Line 10: Specify the name of the geographic role. In this example, we are using “Kreise”, the German word for counties.

Line 12: The shape file name (the file including the extension SHP for ESRI format or whatever extension applies if you are using other spatial file formats)

Another brief aside: The DOS Command Prompt

TabGeoHack has no fancy user interface. You have to run it from the DOS command prompt. The command prompt is a native Windows program which lets you run programs without a user interface. I suspect many of you rarely, if ever, use it. Don’t worry if you are not familiar with it. It is pretty easy. Here is what you need to know:

  • In the Windows Explorer, keep the SHIFT key pressed and right click on the TabGeoHack folder. From the drop down select “open command window here”. A new window will pop up and this is where you have to run the tool:

DOS Command Prompt

The shift right-click shortcut works with Windows 7 and as far as I know also with Windows Vista. If the shortcut is not available on your system, go to the Windows start menu, click on Run and type in cmd.

  • If you don’t have the shortcut described above, you need to navigate to your TabGeoHack directory first. You can change the directory by using the DOS command cd (change directory, e.g. cd C:TabGeoHack). Cd.. takes you one level up in the directory hierarchy and cd brings you to the top of the directory tree (i.e. C:).
  • Simply type the commands described in the next steps.
  • Pressing Enter runs the command you typed.
  • You can navigate within the command line using the left and right arrow keys, the HOME and END key.
  • You can use the arrow up and arrow down keys to loop through the commands you already entered earlier.

That’s pretty much it. For our purposes you do not need to know more about the DOS command prompt.

Step 6 – Analyze the fields in your shape files – the info option

In the command window run TabGeoHack with the –info option for the file germany.yml:

tabgeohack –info germany.yml

You get the following result:

TabGeoHack --info Option

TabGeoHack provides some information on the spatial file itself, like the geometry, the coordinate reference system and others. More important to us are the following fields of the shape files and the first 5 data sets. From this information we can easily see which field contains which information. Counties in Germany (Kreise) are usually identified by a 5 digit ID (Kreisschlüssel), i.e. the field RS in the spatial file is this ID. GEN contains the real names of the counties like Flensburg and Kiel. So, what we need in our custom geocoding are the fields RS and GEN.

Step 7 – Define the required geocoding fields in your YAML file

Knowing (or at least assuming) the relevant data fields, we now have to complete the configuration file germany.yml. In the end it will look like this:

TabGeoHack Configuration File Germany - Final

What we added to the file created in step 5 is the following:

  • In lines 15 to 19 we define the required geocoding fields identified in the previous step: RS and GEN. We specify RS as the unique identifier and aliases for the fields which are easier to understand.
  • In the section purge_roles_exceptions (line 37) we say that we wish to purge at the level of country (which implicitly purges all roles beneath country) and we define Germany as the only exception – that is we keep Germany and all data related to Germany (in case we want to use the built-in geocoding data for Germany in our viz). We are purging all the other countries in order to minimize the size of the custom geocoding and to maximize Tableau’s performance. Purging also helps to minimize the file size of a packaged workbook and thereby the usage of your Tableau Public storage.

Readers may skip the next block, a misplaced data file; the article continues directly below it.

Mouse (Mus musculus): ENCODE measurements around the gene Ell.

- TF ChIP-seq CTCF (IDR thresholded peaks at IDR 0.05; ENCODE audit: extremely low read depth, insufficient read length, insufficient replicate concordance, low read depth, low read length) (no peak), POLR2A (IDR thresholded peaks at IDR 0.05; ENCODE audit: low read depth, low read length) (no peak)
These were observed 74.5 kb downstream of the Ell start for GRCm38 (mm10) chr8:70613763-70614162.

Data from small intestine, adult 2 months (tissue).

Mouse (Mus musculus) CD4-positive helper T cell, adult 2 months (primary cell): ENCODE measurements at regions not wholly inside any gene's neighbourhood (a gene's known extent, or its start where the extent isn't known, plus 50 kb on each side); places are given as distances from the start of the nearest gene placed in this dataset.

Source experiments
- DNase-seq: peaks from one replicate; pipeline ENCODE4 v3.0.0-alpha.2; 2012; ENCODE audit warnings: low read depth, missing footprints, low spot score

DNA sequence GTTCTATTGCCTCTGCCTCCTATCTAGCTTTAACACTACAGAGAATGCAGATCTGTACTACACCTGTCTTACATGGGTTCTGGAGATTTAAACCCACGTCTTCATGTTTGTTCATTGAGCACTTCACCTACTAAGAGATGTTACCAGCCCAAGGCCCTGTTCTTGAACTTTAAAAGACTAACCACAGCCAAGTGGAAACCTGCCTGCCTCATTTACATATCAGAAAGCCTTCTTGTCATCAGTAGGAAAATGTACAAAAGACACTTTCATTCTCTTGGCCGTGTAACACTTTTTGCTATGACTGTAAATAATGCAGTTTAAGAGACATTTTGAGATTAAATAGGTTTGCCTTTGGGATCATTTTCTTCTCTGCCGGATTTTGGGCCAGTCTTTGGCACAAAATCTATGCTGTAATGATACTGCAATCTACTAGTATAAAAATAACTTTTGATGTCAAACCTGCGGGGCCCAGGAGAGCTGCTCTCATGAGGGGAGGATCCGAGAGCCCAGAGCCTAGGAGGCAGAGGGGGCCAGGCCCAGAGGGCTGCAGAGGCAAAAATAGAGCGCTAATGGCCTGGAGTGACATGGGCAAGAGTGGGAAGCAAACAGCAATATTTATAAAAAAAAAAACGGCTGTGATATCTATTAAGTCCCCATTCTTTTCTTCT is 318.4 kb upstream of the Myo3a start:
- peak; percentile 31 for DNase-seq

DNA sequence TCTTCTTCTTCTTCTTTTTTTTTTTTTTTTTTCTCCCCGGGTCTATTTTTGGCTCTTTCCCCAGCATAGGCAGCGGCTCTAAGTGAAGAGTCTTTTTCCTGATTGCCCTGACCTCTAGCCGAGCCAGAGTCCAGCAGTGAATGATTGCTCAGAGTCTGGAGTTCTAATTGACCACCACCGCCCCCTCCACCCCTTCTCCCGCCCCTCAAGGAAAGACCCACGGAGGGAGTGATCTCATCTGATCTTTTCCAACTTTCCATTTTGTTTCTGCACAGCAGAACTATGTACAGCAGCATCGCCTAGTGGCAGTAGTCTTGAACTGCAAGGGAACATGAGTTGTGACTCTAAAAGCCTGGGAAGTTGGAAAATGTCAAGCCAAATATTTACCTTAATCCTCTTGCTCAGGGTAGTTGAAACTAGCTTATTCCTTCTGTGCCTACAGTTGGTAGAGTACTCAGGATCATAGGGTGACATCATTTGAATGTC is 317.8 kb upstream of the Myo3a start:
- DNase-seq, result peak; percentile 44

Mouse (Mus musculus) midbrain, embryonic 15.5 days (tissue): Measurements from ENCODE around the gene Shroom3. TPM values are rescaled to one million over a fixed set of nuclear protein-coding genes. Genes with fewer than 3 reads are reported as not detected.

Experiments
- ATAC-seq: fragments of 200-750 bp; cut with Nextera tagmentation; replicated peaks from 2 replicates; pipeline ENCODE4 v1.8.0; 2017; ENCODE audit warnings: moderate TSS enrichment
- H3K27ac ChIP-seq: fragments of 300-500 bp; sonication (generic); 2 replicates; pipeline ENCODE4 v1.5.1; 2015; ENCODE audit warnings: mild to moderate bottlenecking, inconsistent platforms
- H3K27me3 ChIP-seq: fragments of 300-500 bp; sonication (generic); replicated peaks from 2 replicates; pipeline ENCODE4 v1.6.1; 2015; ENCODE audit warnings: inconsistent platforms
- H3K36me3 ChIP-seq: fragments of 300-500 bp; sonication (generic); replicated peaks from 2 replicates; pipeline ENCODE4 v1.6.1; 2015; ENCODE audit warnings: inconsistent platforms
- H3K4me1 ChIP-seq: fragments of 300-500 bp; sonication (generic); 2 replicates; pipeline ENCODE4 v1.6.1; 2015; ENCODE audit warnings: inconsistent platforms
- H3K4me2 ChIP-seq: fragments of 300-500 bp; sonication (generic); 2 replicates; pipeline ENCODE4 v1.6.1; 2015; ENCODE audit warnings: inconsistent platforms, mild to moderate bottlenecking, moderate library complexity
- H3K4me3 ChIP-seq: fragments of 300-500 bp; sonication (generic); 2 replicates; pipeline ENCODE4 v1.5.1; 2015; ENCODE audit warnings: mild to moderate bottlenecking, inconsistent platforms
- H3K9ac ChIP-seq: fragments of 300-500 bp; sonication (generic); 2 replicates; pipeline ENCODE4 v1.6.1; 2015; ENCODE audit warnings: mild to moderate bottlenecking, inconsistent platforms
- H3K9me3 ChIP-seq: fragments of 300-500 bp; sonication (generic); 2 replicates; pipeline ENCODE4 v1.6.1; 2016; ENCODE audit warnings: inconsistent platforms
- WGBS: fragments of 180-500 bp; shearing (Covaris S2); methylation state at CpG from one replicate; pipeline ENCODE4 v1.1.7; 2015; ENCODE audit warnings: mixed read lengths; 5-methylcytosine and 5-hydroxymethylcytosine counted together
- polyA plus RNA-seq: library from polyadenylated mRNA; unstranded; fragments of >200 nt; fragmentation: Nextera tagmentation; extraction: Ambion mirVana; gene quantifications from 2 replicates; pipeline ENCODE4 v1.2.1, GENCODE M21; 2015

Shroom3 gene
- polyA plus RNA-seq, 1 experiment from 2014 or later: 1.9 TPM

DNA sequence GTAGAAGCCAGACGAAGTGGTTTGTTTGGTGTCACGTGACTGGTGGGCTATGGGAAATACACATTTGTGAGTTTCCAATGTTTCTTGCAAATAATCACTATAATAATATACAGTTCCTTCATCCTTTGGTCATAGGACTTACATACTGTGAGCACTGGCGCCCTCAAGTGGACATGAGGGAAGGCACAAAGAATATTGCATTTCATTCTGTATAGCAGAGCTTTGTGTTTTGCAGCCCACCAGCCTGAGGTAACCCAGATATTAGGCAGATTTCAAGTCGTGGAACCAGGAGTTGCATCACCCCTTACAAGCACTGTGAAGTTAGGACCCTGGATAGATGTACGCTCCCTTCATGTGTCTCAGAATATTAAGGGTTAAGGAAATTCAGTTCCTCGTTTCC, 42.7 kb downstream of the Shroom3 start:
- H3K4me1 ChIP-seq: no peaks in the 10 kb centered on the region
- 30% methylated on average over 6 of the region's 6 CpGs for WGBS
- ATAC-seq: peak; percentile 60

Please be advised that purging is an important factor. You can easily try to load too much detailed map data which would result in either poor performance or Tableau running out of memory. Please consult the TabGeoHack documentation for more details on how to avoid this, including how to simplify complex boundaries with too many points.

Important note:

Please be advised that purging the way described above removes all other geographical information. As long as you have your custom geocoding in place, geographical visualizations for other regions (like the United States) will not be possible. This applies to already existing workbooks and to new ones. It also applies to packaged workbooks.

To make them work again, you have to remove the TabGeoHack custom geocoding from Tableau (Map | Geocoding | Remove Custom Geocoding). You can easily and quickly add it back when you need it with another TabGeoHack option: –activate.

Step 8 – Generate the input file for custom geocoding – the roles option

After completing the configuration file, we can now let the tool create the database for the custom geocoding (the –roles option):

tabgeohack –roles germany.yml

TabGeoHack --roles Option

Richard’s tool is extremely fast. Within only 2 seconds it created the CSV we can use for importing the custom geocoding into Tableau. However, be aware that the time TabGeoHack takes to finish one of the steps depends on the spatial files and the size of the custom geocoding. Creating custom geocoding files for all postal zones in Australia, for instance, can take up to 30 minutes or more. So, if TabGeoHack seems to be stuck for a couple of minutes, please be patient. If there is a problem, the tool will throw an error. As long as it doesn’t, it is probably just still busy.

Before importing into Tableau, let’s have a look at the file first. It is stored in the following directory: